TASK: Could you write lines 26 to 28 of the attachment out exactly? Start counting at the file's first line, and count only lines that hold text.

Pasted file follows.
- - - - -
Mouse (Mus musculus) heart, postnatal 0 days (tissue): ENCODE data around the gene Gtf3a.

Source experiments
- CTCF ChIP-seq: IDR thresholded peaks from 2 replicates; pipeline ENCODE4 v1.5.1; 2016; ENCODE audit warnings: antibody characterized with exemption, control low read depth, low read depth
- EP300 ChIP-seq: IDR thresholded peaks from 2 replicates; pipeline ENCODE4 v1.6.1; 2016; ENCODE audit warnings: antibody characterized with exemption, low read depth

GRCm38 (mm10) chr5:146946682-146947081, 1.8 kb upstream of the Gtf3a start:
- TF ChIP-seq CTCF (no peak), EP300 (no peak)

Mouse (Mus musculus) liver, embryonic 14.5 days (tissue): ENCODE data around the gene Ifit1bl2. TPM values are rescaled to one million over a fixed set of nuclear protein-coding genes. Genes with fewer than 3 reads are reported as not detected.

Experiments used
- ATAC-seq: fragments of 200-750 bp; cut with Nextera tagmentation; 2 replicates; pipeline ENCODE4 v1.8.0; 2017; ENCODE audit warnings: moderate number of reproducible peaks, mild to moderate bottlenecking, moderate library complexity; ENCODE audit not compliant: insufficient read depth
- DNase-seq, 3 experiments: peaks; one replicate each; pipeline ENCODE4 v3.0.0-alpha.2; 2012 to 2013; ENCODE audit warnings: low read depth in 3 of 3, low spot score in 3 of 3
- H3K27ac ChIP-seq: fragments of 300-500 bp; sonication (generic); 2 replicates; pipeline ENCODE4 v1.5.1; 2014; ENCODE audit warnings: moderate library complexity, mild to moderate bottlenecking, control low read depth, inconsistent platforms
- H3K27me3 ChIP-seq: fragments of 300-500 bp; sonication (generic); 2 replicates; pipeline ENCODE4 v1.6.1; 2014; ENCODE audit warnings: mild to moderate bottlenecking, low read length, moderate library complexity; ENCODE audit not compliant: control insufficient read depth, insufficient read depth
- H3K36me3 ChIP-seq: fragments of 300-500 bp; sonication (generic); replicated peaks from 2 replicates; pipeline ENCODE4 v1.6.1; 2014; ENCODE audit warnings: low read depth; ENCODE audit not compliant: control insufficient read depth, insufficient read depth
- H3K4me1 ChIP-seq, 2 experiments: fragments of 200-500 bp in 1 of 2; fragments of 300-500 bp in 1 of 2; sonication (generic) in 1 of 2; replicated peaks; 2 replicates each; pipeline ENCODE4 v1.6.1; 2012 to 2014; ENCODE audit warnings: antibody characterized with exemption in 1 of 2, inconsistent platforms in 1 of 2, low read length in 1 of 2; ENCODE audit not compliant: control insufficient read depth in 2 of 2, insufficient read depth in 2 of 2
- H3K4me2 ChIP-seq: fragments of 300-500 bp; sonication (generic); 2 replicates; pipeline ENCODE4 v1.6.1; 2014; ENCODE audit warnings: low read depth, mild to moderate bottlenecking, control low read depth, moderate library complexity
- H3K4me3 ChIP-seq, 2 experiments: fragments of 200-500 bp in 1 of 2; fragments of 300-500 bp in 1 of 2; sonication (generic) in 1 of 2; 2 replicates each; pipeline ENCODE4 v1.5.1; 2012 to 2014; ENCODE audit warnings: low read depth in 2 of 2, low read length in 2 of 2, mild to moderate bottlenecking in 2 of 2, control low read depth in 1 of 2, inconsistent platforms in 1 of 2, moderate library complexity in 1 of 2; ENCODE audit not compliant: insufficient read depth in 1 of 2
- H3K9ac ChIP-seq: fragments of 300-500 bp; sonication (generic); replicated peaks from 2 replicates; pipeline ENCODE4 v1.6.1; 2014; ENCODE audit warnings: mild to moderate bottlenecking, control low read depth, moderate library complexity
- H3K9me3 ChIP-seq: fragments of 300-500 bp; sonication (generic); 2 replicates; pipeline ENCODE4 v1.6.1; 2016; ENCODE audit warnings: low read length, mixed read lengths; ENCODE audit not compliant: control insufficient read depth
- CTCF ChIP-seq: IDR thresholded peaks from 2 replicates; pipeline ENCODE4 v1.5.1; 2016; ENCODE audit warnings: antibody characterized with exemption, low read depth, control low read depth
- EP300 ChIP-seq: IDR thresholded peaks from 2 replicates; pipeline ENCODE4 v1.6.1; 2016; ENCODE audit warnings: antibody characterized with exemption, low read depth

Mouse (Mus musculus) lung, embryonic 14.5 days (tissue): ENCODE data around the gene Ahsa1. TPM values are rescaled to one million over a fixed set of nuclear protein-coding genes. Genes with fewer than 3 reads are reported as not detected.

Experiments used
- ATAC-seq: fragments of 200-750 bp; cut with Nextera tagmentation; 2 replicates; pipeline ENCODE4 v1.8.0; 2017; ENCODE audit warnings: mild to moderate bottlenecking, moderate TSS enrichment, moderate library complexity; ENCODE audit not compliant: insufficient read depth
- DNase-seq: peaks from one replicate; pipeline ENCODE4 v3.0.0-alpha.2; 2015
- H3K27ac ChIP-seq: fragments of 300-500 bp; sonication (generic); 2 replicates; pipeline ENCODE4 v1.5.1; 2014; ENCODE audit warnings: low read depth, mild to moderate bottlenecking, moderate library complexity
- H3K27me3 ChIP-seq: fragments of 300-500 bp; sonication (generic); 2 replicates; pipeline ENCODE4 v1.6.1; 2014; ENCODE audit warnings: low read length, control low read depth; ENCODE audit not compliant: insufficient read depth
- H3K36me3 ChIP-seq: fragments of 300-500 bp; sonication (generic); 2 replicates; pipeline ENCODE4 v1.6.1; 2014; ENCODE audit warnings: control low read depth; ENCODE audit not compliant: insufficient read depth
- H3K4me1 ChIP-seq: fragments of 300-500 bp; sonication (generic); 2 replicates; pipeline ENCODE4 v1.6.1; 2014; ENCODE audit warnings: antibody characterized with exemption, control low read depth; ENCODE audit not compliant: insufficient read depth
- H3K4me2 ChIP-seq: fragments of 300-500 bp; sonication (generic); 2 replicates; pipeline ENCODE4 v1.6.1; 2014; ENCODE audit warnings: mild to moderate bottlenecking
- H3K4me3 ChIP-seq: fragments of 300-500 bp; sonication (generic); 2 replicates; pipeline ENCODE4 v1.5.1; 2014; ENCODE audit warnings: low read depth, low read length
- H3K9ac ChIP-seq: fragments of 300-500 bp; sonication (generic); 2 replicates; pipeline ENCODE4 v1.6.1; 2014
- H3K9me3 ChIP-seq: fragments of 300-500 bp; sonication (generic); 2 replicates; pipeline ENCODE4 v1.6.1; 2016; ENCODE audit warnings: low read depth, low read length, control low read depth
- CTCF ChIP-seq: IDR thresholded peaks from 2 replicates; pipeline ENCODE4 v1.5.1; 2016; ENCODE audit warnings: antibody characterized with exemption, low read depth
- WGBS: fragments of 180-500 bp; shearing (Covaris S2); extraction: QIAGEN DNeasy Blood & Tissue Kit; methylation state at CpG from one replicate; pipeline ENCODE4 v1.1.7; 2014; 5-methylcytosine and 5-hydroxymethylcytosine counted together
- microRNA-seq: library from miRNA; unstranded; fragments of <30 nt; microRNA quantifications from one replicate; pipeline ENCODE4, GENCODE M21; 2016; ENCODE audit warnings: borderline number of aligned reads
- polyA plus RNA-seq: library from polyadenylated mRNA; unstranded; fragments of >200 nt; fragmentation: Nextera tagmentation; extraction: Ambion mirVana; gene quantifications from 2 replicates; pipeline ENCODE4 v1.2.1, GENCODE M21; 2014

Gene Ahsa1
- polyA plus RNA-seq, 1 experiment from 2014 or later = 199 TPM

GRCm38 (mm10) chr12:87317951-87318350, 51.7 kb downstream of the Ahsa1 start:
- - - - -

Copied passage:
- H3K27me3 ChIP-seq: fragments of 300-500 bp; sonication (generic); 2 replicates; pipeline ENCODE4 v1.6.1; 2014; ENCODE audit warnings: low read length, control low read depth; ENCODE audit not compliant: insufficient read depth
- H3K36me3 ChIP-seq: fragments of 300-500 bp; sonication (generic); 2 replicates; pipeline ENCODE4 v1.6.1; 2014; ENCODE audit warnings: control low read depth; ENCODE audit not compliant: insufficient read depth
- H3K4me1 ChIP-seq: fragments of 300-500 bp; sonication (generic); 2 replicates; pipeline ENCODE4 v1.6.1; 2014; ENCODE audit warnings: antibody characterized with exemption, control low read depth; ENCODE audit not compliant: insufficient read depth